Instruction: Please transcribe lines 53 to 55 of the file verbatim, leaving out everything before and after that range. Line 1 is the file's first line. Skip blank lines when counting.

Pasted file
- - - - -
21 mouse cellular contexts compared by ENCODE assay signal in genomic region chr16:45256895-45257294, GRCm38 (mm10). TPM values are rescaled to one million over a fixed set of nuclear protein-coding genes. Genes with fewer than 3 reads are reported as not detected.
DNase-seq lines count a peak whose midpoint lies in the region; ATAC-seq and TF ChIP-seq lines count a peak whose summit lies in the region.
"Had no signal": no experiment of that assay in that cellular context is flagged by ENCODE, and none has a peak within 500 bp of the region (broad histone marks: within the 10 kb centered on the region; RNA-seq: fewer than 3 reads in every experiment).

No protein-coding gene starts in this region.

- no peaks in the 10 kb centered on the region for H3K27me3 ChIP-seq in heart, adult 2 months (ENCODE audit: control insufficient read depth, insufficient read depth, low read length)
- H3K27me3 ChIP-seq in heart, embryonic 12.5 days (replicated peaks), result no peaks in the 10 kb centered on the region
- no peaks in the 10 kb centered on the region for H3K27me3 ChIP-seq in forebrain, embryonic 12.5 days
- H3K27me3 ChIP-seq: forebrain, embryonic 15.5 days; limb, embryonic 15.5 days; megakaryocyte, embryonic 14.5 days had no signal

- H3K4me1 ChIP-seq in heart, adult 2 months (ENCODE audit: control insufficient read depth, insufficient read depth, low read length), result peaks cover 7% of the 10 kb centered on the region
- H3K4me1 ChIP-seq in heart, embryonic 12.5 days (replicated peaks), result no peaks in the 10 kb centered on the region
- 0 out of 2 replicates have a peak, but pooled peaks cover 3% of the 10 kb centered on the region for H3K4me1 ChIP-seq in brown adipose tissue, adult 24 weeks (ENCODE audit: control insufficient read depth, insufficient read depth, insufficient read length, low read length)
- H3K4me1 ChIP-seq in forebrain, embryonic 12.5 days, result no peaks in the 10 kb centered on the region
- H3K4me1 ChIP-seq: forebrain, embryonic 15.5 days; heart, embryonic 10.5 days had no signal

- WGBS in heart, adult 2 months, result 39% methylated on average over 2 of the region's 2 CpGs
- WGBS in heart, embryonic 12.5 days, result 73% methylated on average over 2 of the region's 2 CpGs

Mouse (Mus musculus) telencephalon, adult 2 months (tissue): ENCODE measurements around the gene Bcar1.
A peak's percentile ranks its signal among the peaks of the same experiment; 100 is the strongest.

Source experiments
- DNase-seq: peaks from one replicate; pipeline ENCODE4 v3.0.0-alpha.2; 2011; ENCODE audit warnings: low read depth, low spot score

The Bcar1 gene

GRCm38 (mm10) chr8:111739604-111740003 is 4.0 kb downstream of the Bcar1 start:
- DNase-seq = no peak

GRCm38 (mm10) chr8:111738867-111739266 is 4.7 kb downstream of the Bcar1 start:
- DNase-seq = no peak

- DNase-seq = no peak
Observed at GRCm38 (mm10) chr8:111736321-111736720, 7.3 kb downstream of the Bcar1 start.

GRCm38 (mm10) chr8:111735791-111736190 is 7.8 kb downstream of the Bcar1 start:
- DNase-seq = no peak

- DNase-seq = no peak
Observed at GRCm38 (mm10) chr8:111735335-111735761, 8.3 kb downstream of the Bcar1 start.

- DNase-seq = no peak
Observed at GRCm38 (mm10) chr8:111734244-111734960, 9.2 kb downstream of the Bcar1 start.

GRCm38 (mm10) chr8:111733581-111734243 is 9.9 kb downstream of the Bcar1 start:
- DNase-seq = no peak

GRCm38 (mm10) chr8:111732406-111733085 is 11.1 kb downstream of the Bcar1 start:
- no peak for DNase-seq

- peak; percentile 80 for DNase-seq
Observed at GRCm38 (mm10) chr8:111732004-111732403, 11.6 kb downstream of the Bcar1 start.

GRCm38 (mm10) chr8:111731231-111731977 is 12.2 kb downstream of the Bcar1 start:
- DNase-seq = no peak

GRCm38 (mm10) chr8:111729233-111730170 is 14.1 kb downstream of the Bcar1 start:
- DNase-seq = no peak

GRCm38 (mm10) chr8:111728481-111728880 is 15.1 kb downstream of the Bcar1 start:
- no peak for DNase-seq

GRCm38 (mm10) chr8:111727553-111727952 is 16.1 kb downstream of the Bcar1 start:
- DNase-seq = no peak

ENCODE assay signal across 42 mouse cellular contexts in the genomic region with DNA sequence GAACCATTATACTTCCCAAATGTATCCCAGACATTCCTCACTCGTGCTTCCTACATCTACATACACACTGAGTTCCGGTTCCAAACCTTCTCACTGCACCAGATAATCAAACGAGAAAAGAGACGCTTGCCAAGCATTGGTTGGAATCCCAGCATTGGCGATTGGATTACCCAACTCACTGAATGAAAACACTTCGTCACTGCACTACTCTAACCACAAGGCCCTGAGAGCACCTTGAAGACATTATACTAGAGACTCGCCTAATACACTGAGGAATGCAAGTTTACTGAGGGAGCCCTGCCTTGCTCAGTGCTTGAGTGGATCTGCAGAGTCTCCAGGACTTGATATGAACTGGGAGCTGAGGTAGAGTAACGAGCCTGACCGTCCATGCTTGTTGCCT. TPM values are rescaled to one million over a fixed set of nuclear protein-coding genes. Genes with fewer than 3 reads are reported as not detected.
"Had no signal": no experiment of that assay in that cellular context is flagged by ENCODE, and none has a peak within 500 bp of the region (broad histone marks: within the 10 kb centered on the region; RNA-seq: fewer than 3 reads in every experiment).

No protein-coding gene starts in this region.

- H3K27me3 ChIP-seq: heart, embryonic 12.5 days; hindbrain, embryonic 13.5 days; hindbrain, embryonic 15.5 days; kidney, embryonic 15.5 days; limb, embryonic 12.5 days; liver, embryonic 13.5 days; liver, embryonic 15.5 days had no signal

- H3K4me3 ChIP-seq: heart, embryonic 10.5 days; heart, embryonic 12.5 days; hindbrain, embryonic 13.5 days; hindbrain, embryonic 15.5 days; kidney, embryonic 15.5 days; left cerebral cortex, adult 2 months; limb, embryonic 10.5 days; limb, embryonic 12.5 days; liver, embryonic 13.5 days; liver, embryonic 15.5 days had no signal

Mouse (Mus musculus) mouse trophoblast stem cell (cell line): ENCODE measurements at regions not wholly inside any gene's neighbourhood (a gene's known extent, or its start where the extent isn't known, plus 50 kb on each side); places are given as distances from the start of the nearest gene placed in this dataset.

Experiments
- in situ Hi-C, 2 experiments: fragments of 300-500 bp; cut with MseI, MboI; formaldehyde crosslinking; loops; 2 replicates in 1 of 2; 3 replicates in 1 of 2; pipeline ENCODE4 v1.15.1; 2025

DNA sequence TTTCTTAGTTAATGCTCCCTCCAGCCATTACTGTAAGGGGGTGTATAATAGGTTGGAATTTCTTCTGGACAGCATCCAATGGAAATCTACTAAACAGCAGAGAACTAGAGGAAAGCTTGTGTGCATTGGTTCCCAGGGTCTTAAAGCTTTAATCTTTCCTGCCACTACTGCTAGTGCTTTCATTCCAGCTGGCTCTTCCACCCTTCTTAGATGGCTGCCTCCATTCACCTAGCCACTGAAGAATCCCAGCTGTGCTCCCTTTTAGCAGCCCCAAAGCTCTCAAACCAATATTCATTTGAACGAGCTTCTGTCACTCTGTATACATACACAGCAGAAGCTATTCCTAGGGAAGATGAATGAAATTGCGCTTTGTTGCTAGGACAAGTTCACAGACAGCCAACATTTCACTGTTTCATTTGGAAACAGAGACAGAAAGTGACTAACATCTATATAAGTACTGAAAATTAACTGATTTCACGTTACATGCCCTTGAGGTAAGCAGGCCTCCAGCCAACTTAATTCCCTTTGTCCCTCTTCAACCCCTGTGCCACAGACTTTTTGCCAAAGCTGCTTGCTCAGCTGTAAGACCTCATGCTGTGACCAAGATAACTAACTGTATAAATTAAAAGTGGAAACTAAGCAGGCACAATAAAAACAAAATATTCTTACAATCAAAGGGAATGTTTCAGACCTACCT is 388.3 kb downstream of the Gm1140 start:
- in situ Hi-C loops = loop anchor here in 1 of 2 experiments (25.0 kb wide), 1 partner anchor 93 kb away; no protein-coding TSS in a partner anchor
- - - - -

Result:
Experiments
- in situ Hi-C, 2 experiments: fragments of 300-500 bp; cut with MseI, MboI; formaldehyde crosslinking; loops; 2 replicates in 1 of 2; 3 replicates in 1 of 2; pipeline ENCODE4 v1.15.1; 2025

DNA sequence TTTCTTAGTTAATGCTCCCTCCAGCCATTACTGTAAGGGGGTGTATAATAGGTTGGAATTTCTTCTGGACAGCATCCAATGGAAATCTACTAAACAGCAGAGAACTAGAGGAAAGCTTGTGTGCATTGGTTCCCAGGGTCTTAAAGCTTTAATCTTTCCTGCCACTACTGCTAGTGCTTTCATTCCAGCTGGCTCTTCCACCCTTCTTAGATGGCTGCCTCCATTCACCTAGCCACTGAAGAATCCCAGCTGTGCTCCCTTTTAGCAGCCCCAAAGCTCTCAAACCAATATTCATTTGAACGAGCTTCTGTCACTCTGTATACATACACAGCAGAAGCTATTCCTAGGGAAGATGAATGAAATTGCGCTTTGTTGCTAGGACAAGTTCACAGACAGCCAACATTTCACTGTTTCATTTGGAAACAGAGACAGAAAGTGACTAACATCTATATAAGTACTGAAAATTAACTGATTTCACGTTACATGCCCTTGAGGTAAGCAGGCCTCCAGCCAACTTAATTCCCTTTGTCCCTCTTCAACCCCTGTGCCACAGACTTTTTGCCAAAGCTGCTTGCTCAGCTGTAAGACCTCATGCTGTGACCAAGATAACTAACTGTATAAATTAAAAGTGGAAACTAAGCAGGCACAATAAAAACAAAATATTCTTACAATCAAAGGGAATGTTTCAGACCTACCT is 388.3 kb downstream of the Gm1140 start: